With the Iowa Energy’s recent emergence into the Des Moines sports market, one would think that adding Homan to their roster would be a perfect match. According to Homan, it has been talked about numerous times. But for now, don’t expect to see Homan playing in Des Moines anytime soon.

“I have considered it and have tossed around the idea,” Homan said. “They’ve been fantastic on keeping me up to date and inviting me to come play with them. The pay just isn’t there. You’re taking a huge pay cut to do that. When your playing career is only so long, you have to make as much money as you can to set yourself up for later in life.”

Homan has a handful of ideas that he believes could help the D-League be more successful in the future.

“What I think that would help that league is to get the NBA to fund a little bit more money into that league. They need to make it more lucrative for other players who are leaving to go to Europe,” Homan said. “If you look at the salaries from the NBA guys and take one guy’s salary, you could disperse that throughout one whole NBADL team. You’d have a lot of guys show up to play.”

Five years from now…

Homan plans to still be playing basketball five years from now. Hopefully, that will be in the NBA. If not, Europe is fine with him. He just loves to play basketball for a living.

“I will probably be winding down my career,” Homan said. “I want to play for as long as I can but at the same time, I want to move onto the next aspect of my life. I want to stay in the same place for a period of time and start a family. Right now, my love for the game is still great. I love playing basketball. I like waking up and going to the gym to do my job. That is playing basketball. I am very lucky in that aspect.”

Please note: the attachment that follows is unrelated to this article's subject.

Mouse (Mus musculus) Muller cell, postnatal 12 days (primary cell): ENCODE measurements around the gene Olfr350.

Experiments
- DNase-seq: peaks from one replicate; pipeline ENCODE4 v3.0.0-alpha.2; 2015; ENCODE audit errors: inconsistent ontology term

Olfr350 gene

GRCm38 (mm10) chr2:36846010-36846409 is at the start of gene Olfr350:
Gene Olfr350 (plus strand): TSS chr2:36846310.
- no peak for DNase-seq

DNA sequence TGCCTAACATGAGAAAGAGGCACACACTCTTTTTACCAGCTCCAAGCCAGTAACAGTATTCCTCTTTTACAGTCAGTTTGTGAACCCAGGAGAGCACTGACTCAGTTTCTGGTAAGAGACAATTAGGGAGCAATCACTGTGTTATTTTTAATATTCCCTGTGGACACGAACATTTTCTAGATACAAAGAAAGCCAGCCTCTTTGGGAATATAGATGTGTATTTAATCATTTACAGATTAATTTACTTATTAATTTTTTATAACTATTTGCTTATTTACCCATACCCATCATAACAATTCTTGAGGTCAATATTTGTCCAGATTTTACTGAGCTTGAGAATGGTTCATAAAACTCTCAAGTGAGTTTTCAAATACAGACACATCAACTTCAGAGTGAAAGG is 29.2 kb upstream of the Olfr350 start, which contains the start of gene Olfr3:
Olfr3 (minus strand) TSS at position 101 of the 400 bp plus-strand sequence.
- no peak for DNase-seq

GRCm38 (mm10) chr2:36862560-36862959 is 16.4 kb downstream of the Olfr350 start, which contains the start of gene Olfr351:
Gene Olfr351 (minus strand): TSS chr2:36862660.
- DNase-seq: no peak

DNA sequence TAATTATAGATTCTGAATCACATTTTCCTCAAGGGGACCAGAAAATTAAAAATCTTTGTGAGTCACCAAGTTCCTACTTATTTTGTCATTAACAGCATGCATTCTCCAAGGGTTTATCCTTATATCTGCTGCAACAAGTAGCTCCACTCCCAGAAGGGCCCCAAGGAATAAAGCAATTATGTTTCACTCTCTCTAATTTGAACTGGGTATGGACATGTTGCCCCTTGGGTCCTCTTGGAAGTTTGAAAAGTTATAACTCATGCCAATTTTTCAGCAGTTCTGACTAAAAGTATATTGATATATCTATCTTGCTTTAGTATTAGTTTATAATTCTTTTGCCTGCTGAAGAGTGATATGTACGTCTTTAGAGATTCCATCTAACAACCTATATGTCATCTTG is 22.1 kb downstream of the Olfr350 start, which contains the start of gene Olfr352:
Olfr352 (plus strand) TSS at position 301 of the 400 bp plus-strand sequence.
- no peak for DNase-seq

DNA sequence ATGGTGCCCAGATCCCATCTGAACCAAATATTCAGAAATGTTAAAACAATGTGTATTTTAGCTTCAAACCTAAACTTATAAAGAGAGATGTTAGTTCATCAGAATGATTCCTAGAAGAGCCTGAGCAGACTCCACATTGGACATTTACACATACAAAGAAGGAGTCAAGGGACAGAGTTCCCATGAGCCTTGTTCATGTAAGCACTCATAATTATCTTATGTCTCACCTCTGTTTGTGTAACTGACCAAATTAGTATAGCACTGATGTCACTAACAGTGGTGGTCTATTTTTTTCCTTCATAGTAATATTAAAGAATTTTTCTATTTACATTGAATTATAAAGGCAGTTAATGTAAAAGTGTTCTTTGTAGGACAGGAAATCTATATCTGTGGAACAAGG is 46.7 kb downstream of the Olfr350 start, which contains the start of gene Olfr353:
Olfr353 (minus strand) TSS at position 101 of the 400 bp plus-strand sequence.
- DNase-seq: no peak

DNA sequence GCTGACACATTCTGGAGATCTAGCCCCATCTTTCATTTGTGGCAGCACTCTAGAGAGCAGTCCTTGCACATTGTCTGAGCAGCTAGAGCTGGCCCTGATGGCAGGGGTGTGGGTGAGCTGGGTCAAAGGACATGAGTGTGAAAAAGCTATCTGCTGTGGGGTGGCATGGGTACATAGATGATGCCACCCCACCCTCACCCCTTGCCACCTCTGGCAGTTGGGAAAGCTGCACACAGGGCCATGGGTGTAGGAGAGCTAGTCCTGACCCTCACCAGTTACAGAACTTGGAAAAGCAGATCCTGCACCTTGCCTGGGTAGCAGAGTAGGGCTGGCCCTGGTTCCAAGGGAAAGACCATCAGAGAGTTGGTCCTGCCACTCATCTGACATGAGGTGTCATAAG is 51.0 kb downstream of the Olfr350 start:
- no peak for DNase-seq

Chris’ Thoughts

I’ve written this a handful of times and I’ll write it again today. Jared Homan is my favorite Iowa State Cyclone of all-time. Homan was tough. Homan was mean. Homan provided an inside presence that most coaches dream about having in their starting five. Opposing teams feared Jared Homan. Iowa State has felt that void since the day he left campus.

“That has to be the way I was raised and brought up. I grew up on a farm. I worked with cows and bailed hay,” Homan said about his mentality. “I did a lot of jobs that kids don’t have to do anymore. I put in long hours and my dad was very strict about getting work done. He also pushed me towards playing basketball. The work ethic went from the farm to basketball.”

To sum things up, if Jared Homan played for your team, you loved him. If he played against you, you you more than likely despised him.

In my opinion, Homan was the perfect Cyclone to begin our monthly looking back column here at

We’ll be tracking down former Cyclones once a month from now on here at If you have any requests on former athletes/coaches to hear from, please send me a PM in our forms at any time.